Want to Become a Better Writer?
by C. Patrick Schulze
Do you want to become a better writer? Go to the Movies.
I watched a mystery movie the other evening titled Perfect Stranger. It starred Halle Berry whom I consider the fourth most beautiful woman in the world, behind my wife and two daughters. Though the thought had struck me many times before, the movie reiterated how much a well-written and directed movie can teach us as writers.
As I watched, I studied the plot, characterization, setting, dialogue, conflict, pace and even how their "chapters" were structured.
If you look at the plot in Perfect Stranger, or any well done movie for that matter, it flowed naturally, nothing exists that wasn't needed and it builds tension from the start. In the case of Perfect Stranger, it even had a plot twist upon plot twist upon plot twist. (Even my charming wife, who can figure out any mystery by chapter six, never saw this ending coming.) However, the script writers did a wonderful job of making these twists believable and appropriate for the story. I did have a couple minor problems with the plot, but nothing that detracted from the overall storyline.
As to characterization, each possessed a personal motivation for the things he did and had a backstory the writers presented in a nonintrusive manner. They come across as authentic and likeable. Further, I even grew to identify with the heroine and her sidekick, Giovanni Ribisi, whom I think is the best male actor in the flicker-shows these days.
One thing I especially liked about the hero and her sidekick was their dark side. I'd recently written an article about this subject so I'm on the lookout for it.
I did find two characters for whom I didn't care, but again, they didn't detract from the story to any great degree.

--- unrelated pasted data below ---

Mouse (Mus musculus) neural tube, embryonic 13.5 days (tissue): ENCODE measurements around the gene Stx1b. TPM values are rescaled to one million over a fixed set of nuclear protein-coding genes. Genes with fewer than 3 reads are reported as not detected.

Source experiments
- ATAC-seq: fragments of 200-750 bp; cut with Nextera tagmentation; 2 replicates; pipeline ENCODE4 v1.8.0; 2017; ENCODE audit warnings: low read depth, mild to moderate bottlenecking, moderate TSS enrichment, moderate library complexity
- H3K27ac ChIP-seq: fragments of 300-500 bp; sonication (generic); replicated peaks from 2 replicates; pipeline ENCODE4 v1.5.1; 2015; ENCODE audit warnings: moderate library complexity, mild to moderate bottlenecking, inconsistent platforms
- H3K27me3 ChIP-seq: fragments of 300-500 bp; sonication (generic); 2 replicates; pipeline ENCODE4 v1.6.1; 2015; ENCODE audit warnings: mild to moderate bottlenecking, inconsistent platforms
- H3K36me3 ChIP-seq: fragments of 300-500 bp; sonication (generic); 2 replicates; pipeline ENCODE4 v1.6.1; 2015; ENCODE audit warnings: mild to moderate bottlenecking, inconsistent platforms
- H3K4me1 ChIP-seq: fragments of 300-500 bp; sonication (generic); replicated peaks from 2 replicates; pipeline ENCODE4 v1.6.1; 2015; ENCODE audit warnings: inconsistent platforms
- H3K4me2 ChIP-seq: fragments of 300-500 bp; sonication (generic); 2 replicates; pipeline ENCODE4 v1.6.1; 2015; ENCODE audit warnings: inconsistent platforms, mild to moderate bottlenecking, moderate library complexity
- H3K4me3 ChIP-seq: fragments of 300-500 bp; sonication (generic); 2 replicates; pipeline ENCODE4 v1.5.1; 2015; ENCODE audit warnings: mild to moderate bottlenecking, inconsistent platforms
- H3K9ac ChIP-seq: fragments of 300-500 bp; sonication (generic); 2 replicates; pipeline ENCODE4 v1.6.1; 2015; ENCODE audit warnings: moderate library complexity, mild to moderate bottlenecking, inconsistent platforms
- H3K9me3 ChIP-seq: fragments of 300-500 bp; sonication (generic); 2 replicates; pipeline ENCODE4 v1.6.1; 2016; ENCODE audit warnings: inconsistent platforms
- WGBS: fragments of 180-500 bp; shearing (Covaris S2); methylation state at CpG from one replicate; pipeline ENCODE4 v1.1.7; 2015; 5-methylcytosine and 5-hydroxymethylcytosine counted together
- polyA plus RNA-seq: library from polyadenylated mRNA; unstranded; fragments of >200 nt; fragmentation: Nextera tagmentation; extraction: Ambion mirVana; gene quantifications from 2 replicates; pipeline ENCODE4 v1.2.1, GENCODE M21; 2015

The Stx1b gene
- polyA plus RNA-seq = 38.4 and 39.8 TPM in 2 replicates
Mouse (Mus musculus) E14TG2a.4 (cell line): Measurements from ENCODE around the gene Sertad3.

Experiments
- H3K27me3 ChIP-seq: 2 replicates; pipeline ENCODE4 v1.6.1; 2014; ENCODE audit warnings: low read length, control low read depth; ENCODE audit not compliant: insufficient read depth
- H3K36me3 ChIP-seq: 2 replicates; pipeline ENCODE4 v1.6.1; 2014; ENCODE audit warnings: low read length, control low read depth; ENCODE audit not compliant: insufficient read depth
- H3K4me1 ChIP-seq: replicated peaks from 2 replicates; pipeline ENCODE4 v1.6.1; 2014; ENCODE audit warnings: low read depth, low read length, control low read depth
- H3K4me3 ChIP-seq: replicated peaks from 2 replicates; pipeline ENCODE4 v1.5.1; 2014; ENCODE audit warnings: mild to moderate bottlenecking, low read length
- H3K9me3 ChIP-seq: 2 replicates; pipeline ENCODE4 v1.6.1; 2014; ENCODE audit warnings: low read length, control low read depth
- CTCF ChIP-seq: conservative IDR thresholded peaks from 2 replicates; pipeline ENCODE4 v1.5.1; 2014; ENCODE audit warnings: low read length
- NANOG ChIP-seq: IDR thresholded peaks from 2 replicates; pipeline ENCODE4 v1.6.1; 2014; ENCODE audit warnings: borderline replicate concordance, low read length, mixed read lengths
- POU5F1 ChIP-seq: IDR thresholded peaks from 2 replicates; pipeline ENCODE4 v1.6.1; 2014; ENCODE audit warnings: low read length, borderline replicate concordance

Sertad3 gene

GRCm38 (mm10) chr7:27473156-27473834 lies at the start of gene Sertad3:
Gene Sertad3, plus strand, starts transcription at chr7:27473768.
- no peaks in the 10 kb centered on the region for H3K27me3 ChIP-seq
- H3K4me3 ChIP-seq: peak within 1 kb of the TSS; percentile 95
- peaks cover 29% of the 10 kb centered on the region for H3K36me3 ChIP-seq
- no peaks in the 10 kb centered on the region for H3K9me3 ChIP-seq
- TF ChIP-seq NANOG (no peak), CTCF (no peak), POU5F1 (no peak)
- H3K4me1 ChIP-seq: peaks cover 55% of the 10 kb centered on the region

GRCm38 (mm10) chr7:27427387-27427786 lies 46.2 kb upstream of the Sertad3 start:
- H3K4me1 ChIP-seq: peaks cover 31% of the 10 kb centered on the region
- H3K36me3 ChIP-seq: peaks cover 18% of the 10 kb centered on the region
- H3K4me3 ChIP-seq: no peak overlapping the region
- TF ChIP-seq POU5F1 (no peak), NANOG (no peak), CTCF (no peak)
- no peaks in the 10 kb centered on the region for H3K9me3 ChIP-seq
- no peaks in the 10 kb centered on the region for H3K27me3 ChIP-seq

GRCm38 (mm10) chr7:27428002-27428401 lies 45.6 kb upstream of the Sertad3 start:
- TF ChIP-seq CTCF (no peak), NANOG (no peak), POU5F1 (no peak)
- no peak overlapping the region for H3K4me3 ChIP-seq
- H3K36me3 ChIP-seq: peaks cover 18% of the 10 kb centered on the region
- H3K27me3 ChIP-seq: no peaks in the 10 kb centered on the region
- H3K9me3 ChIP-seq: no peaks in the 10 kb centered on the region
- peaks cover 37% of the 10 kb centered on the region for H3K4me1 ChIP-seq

Setting in this movie also played well. Each character lived in their own worlds that came across as genuine and believable. The movie writers did a nice job of transitioning from one setting to another. Again, I had a couple minor beefs, but nothing of any consequence.
The dialogue in the movie is focused, concise and effective. It held all the elements the dialogue in our novels should have. It provided us glimpses into the characters motivations, their backgrounds and enhanced the conflict. It moved the story forward, foreshadowed and the rest.
I examined the conflict and found no flaws. Now, there wasn't a great deal of action, but a lot of conflict. Every moment something built to the next thing and the characters emotional reactions were valid.
As to pace, things never quieted down, though you had plenty of breathing room. At all times the plot moved forward at a speed that enticed and encouraged interest.
The "chapters" of the movie even had a classic methodology of organization. That is, they started with a just a hint of setting then, bang! The shifted right into the action. They each had a beginning, middle and end, just as they're supposed to have.
My point with all this, is if you want to become a better writer, study the way movies are produced. Mimic their skills and you'll be well on your way to success.
C. Patrick Schulze
Author of the emerging novel, "Born to be Brothers"